Looking for ways to burn a few extra calories, build your strength, or tone your rear end? Stair climbing is a great way to get an excellent aerobic workout, no matter where you are or what your fitness level.
You can take the stairs in any building that has them, in your workplace, your house, a parking garage, or your dentist office. Take the stairs instead of using the elevator or escalator. You can use them for moderate exercise or a full-fledged, high-energy workout. It’s free, easy, and effective.
Stepping up on a stair is great work for the leg and buttock muscles. Stair climbing builds more muscle than running, and is excellent for balance, strength, and elevating the heart rate. You even get a good workout going downstairs, when your quadriceps work hard supporting you. The FruitGuys’ Aaron Smith got quite the stair workout on Jan. 31 during Chicago’s Step Up for Kids benefit for Children’s Memorial Hospital. He climbed 90 flights in 16 minutes—fast enough to finish in the top 100.
Using the stairs casually, as an alternative to the elevator, can burn about 640 calories per hour (cal/hr) for a 140 lb person. Doing a stair workout, which can involve running up stairs, taking stairs two at a time, and other strenuous exercises, burns about 950 cal/hr for the same person. For comparison, moderate cycling, skiing, swimming and fast walking are all on par with casual stair climbing. Active sex clocks in at 430 cal/hr. Fast running and competitive singles tennis are on par with a stair workout.
Of course most of us are not inclined to spend an hour on the stairs, but even short boutscan contribute to fitness and waistline. A 15-minute stair climb offers the same workout as 30 minutes of running on flat ground, and with less impact. At work, using the stairs can bring some welcome blood flow after you have been sitting for a while, and can be as effective as coffee to wake you up.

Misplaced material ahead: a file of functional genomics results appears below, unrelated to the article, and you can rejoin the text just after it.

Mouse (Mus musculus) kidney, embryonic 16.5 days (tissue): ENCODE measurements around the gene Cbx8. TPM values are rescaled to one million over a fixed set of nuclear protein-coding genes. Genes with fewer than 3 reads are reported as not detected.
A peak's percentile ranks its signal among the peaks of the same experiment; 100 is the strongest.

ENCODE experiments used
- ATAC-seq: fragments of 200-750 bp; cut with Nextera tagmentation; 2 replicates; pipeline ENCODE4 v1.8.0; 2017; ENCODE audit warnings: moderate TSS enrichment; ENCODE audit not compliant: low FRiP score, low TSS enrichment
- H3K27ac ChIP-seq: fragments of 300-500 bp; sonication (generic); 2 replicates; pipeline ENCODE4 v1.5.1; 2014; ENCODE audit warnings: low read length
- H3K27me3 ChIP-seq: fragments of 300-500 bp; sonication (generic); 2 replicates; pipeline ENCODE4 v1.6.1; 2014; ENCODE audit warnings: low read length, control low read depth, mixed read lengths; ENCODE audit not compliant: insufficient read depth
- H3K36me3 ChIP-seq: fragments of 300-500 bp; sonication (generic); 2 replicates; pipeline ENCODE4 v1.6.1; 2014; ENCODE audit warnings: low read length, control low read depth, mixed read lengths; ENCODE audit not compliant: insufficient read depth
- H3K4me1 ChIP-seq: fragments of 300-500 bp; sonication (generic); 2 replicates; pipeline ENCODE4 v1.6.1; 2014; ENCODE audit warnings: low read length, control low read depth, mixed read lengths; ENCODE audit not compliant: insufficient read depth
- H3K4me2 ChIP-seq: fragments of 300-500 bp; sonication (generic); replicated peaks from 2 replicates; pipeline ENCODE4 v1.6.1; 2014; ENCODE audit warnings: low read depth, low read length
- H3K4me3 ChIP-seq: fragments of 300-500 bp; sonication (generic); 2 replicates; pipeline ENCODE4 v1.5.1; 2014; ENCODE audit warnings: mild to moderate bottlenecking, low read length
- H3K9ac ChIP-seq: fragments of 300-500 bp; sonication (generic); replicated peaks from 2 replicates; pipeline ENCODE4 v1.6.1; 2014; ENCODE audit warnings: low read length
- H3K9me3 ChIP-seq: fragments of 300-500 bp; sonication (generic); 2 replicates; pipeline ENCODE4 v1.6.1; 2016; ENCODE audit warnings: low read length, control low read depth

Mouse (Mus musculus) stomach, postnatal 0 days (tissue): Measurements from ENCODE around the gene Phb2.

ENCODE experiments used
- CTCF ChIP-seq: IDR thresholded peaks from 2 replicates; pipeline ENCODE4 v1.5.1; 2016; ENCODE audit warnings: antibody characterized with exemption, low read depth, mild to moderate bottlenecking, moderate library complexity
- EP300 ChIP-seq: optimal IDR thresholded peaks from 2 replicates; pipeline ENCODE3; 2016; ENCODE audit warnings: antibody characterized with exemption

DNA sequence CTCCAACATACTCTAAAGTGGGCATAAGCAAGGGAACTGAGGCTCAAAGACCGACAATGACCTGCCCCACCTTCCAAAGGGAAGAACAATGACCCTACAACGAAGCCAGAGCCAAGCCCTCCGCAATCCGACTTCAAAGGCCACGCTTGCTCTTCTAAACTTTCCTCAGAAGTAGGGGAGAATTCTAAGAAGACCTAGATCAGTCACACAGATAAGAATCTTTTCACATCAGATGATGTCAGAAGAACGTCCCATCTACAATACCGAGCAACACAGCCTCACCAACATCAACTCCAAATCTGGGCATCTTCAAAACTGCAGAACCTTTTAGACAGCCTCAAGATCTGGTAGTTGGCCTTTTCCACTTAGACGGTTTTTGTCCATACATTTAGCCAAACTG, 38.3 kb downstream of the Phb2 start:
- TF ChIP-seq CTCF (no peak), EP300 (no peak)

If you want to try a more serious workout, treat it as you would a run. Bring some water along so you can stay hydrated, and wear supportive athletic shoes. Do a few minutes of quadriceps and calf stretches, and then walk a flight up and back to warm up. Pace yourself—start by running a flight, then walking the next. Alternatively you can create sets – start with running one floor up, then walking down. After a minute’s rest repeat. Over time build up to more flights per set. Stay alert when rounding corners. Watch and listen for others using the stairs, and for doors opening. Never run down the stairs, which can easily lead to falls. If you find you are hooked, there are competitive stair climbing races held in buildings around the world.
After your first workout, you might just find yourself singing, “and she’s climbing a stairway to heaven.”
Stair climbing is not recommended for people with knee injuries or high blood pressure (untreated). Always check with your doctor before beginning a new exercise program.
Rebecca Taggart is a San Francisco yoga instructor.